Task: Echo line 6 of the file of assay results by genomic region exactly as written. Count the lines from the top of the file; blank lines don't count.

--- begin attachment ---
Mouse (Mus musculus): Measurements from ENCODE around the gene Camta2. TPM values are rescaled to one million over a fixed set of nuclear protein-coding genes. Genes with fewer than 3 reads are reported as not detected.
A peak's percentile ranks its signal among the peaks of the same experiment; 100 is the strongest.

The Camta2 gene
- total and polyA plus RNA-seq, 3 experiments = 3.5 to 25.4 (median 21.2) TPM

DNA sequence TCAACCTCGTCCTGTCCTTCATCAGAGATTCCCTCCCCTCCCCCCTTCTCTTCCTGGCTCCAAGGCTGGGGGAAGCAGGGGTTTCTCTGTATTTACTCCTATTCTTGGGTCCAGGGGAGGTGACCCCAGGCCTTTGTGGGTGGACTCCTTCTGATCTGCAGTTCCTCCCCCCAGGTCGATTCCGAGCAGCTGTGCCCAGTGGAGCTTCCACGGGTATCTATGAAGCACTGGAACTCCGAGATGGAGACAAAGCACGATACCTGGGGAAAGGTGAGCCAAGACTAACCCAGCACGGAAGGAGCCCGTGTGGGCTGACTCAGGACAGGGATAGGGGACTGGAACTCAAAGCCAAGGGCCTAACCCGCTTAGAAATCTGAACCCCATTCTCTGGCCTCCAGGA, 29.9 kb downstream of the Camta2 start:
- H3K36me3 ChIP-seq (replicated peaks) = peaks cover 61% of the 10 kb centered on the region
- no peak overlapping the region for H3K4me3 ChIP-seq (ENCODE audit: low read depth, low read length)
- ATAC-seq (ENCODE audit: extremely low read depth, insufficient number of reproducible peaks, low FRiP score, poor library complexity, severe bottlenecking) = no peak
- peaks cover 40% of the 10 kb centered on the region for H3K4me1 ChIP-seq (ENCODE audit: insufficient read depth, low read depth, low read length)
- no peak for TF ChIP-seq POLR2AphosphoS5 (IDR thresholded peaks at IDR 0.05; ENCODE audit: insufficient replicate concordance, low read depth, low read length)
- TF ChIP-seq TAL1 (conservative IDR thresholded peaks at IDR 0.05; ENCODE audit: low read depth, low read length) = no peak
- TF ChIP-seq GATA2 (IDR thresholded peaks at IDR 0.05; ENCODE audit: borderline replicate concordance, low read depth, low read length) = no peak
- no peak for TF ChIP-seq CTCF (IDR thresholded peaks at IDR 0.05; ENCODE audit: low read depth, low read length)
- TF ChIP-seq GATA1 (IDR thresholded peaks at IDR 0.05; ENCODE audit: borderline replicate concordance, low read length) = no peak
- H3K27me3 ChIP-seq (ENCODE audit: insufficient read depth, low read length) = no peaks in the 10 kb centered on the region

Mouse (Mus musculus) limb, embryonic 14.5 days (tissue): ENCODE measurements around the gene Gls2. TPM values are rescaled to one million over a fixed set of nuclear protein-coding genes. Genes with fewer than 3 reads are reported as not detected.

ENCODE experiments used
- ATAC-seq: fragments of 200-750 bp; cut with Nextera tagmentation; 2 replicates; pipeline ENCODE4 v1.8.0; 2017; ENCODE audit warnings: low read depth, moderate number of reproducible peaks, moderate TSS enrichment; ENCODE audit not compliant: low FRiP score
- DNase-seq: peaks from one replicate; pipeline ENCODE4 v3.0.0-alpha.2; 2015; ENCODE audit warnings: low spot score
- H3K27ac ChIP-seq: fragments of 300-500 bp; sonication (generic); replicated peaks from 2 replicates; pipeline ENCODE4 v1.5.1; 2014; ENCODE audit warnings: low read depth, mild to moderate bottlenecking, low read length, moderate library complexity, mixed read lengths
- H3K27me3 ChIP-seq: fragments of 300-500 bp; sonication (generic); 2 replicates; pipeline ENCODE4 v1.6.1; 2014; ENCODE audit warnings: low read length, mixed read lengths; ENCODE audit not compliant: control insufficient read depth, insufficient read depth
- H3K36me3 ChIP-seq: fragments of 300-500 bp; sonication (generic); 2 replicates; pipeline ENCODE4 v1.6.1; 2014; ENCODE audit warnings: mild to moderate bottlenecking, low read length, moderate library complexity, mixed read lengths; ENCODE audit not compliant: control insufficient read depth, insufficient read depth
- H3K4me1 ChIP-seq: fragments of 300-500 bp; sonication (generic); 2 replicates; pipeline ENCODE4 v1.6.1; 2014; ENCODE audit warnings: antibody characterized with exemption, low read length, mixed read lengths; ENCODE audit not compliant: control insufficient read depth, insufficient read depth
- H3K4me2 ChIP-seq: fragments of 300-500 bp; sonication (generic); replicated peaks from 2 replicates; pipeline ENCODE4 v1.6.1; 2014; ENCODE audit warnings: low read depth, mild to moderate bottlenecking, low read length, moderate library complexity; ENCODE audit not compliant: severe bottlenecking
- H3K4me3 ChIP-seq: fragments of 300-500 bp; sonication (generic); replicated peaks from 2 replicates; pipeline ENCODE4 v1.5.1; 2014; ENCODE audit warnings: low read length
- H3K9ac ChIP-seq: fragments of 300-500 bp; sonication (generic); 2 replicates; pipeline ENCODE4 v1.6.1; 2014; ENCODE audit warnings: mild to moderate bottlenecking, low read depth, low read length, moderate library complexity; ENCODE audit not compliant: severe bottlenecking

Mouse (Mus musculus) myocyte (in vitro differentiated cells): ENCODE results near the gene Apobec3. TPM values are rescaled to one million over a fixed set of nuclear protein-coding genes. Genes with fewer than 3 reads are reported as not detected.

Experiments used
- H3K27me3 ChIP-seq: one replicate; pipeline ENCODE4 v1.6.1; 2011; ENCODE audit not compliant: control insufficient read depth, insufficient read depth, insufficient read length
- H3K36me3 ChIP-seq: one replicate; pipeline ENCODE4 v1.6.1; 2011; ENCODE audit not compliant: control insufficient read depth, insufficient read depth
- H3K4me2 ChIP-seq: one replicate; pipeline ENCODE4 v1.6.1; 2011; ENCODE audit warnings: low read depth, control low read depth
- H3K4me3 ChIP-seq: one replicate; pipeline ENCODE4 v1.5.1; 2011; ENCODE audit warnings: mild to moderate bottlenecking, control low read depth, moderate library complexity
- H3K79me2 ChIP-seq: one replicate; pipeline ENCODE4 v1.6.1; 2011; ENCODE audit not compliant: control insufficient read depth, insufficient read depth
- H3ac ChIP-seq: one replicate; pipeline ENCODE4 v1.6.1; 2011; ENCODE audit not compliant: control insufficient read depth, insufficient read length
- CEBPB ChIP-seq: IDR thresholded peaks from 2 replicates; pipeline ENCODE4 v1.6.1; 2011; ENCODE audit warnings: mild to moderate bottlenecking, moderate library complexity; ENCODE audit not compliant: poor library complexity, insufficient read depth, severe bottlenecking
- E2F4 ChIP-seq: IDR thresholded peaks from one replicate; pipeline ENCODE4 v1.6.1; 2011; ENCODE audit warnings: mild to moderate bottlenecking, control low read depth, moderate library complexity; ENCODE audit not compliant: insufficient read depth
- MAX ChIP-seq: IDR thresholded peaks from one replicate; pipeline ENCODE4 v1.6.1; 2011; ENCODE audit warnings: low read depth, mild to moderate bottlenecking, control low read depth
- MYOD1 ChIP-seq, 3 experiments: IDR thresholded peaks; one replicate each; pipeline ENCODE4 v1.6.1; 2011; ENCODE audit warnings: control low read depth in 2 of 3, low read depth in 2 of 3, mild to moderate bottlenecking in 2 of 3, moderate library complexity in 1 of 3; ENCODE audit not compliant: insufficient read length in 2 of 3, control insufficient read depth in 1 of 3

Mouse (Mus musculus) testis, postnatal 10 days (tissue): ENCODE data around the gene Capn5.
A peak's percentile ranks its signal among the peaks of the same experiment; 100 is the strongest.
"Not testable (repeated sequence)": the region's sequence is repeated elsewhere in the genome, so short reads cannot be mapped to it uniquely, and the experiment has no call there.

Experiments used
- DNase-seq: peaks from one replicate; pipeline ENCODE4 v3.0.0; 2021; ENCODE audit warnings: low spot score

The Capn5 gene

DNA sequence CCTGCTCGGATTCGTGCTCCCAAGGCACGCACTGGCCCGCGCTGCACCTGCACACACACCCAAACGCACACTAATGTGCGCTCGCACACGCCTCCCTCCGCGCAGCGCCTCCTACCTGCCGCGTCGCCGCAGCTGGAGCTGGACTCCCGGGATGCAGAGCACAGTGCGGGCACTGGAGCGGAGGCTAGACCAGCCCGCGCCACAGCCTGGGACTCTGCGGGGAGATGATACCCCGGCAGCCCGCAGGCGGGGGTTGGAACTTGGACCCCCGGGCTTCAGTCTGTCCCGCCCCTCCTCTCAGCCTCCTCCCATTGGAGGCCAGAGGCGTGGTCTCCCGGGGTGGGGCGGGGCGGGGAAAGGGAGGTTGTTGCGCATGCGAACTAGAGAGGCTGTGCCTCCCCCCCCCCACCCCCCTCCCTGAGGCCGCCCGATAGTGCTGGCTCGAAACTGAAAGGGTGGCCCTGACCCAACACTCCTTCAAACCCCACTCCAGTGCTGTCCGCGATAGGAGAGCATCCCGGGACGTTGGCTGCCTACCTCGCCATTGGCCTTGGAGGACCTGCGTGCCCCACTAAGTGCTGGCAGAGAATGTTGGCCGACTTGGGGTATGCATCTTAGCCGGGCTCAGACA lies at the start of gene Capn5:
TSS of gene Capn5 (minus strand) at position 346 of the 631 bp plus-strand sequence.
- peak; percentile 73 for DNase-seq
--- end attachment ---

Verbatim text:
- H3K36me3 ChIP-seq (replicated peaks) = peaks cover 61% of the 10 kb centered on the region